Intellectual Disabilities

Applied Behavioral Analysis (ABA) and Intellectual Disabilities

Tammy Reynolds, B.A., C.E. Zupanick, Psy.D. & Mark Dombeck, Ph.D.

So far, we have discussed four effective teaching strategies for people with intellectual disabilities (ID, formerly mental retardation). However, these effective teaching strategies did not develop by happenstance. Instead, these teaching strategies emerged from an educational method known as Applied Behavioral Analysis (ABA). Applied Behavioral Analysis rests on a solid foundation of research. This research has investigated how humans (and animals) learn. It comprises a large body of literature known as behavioral psychology.

The ABA approach utilizes two, well-researched learning theories. These are: 1) classical conditioning and 2) operant conditioning. The ABA does not require great intellectual ability in order for learning to be successful. Thus, ABA is ideally suited for people with mental challenges. This includes people with intellectual disabilities.

In its most basic form, ABA is very simple and common sense. It rewards a person for making a correct choice. Incorrect choices are ignored, or not rewarded. Therefore, students learn by making simple associations between cause and effect. With repetition, a student learns to associate a correct action with a reward. As such, this correct choice will be repeated. An incorrect action does not earn a reward. When not rewarded, behaviors begin to slowly fade away. This process is known as extinction.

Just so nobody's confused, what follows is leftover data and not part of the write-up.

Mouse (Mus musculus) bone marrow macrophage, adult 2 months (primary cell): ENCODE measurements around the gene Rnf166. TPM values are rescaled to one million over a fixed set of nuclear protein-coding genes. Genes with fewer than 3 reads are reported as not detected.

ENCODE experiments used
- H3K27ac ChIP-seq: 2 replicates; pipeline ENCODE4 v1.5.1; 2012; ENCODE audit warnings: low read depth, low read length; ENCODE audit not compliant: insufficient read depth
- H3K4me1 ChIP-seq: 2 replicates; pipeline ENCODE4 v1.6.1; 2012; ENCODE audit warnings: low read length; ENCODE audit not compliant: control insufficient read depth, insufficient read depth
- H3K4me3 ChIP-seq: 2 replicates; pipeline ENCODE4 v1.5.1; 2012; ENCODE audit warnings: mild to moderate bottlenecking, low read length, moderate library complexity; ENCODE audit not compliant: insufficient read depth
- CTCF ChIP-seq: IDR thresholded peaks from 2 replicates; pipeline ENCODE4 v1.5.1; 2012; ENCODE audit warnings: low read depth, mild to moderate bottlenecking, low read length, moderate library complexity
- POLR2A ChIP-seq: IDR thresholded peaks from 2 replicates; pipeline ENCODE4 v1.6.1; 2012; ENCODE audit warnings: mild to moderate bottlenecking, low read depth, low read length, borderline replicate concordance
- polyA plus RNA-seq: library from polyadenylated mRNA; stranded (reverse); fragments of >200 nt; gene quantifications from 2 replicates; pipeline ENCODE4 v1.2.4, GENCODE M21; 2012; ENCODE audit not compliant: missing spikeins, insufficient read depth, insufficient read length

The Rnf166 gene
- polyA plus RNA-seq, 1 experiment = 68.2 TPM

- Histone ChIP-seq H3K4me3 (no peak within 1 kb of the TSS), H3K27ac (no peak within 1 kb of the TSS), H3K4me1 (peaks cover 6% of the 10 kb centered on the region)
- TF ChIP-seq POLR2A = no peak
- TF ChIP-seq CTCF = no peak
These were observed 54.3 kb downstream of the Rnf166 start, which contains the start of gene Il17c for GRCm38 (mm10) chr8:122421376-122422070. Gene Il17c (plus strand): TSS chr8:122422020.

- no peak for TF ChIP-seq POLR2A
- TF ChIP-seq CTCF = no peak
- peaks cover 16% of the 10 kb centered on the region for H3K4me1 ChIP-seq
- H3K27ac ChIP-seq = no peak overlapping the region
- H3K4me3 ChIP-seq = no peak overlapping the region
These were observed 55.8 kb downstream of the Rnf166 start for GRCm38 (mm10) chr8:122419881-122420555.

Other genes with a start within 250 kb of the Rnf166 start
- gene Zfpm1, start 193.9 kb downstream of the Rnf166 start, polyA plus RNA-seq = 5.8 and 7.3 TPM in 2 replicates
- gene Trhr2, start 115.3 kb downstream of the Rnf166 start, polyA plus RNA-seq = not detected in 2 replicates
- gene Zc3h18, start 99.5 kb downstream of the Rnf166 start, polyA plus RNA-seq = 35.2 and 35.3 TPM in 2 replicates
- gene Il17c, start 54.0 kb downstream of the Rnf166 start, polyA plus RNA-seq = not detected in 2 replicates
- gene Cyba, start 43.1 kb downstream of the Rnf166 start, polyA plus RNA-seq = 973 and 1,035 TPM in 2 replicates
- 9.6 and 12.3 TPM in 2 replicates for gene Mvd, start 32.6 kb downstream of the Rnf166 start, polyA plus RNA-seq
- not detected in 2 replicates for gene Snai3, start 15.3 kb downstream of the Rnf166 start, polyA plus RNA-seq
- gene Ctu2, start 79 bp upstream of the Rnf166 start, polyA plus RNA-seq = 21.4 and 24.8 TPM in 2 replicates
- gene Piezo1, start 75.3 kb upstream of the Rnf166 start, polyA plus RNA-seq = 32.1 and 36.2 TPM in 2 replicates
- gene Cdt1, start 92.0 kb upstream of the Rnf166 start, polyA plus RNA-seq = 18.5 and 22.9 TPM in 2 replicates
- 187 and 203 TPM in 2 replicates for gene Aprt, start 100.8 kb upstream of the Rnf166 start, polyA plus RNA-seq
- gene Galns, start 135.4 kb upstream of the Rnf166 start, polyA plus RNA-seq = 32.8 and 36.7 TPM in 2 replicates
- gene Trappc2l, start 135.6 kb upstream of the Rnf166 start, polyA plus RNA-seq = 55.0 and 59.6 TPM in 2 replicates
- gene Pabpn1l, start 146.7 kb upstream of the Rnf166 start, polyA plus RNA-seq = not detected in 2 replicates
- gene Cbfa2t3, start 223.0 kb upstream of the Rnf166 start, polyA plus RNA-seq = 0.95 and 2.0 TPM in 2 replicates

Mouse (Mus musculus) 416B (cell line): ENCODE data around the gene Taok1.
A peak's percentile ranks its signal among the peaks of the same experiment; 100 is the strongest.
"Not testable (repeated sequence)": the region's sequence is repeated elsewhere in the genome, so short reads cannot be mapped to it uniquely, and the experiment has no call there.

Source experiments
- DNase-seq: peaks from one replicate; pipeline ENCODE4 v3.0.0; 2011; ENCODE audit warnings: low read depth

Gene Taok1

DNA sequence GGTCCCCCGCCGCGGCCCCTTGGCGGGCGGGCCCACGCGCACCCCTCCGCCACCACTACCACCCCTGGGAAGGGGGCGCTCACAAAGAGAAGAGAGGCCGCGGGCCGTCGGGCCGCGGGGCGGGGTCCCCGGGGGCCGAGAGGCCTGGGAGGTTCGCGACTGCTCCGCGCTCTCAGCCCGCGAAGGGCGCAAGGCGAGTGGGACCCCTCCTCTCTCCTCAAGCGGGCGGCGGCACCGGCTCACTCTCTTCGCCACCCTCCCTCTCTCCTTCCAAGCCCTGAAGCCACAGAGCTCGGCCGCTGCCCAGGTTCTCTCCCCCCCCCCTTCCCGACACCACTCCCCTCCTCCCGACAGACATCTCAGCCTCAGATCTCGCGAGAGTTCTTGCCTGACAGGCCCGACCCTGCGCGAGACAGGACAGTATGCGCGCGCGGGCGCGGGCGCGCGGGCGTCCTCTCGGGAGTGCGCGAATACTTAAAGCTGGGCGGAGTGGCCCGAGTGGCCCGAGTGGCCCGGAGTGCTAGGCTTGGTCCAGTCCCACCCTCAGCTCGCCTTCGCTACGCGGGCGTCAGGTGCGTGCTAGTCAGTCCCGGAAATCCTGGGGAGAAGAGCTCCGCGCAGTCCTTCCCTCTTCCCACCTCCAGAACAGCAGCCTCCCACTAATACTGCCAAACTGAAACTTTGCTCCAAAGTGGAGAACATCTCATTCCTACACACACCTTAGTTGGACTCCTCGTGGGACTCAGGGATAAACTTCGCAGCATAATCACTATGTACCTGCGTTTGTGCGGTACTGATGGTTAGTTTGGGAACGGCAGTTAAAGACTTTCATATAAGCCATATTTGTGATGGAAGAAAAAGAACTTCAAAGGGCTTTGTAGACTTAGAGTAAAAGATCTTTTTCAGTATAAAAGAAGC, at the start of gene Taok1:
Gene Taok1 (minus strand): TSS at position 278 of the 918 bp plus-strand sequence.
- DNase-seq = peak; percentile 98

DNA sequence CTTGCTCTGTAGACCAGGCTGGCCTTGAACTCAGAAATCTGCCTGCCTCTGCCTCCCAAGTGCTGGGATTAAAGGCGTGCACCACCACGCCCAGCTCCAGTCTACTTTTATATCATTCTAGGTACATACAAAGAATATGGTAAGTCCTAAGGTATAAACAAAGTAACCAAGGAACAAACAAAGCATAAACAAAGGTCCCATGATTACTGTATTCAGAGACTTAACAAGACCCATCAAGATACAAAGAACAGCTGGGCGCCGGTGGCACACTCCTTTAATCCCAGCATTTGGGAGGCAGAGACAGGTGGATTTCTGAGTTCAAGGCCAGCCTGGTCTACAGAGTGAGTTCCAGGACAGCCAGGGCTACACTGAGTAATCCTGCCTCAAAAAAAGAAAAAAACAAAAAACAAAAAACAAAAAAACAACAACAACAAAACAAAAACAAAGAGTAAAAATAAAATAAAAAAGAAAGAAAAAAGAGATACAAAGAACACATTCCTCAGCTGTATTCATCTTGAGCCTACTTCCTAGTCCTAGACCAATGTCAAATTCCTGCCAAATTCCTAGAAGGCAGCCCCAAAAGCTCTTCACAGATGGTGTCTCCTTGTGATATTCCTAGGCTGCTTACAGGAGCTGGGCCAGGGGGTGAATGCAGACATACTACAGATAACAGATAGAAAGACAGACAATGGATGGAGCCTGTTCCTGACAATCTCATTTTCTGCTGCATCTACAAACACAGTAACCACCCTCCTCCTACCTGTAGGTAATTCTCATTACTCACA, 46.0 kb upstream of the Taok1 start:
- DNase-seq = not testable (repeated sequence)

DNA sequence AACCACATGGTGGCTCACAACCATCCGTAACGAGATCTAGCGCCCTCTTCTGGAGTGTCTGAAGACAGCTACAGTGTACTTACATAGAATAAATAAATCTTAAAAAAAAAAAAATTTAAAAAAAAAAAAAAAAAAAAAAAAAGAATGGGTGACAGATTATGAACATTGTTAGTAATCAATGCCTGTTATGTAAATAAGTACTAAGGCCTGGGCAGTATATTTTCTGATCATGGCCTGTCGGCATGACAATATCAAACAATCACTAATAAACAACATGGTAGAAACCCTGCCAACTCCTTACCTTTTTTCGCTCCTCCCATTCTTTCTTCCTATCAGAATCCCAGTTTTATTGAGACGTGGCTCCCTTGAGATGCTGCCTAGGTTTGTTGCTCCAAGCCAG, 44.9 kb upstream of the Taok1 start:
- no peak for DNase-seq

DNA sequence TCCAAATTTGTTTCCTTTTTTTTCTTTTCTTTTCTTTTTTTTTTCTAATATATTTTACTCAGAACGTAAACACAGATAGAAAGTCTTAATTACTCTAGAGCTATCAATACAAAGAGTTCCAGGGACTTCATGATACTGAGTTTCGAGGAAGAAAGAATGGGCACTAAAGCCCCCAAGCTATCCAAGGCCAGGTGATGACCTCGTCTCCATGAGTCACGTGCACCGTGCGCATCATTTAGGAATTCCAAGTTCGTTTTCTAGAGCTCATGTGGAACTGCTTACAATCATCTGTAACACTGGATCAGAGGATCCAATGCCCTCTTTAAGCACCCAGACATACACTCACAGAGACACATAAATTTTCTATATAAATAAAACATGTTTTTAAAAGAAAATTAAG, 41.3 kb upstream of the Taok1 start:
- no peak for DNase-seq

Here is the basic approach for ABA: First, complex tasks or behaviors are broken down into smaller steps. For instance, suppose a student needs to learn to raise his hand before speaking in a classroom. This might be broken down into five steps: 1) Raise the hand. 2) Raise the hand while remaining silent. 3) Keep the hand raised, remaining silent, until the teacher acknowledges you. 4) Once the teacher acknowledges you, put the hand down. 5) After the hand is down, speak. Skills are systematically introduced in small steps. As one small skill is mastered, the next step is introduced. Students learn by making simple associations between cause and effect. If they respond correctly for that step, they are immediately rewarded. If they respond incorrectly, nothing happens. Once a step is consistently mastered, the next step is rewarded, not the previously mastered step. This process is known as chaining.

Let's illustrate these concepts. Suppose Billy has learned the first step. The first step is simply to raise his hand. He talks while his hand is raised because he hasn't learned step two yet. Now step two is introduced. Billy will not receive a reward when he raises his hand and is talking. At first, he will be puzzled by this. He previously earned a reward for raising his hand. He may be instructed to stop talking and will receive a reward when he does. Alternatively, he might raise his hand without talking by sheer coincidence. He would immediately receive a reward. Step two is learned because once Billy discontinues speaking and chattering while his hand is raised, he will immediately receive a reward. This step is repeated until Billy can consistently raise his hand while remaining silent. Then he will begin practicing the next step and so on. This continues until the entire behavioral chain is mastered.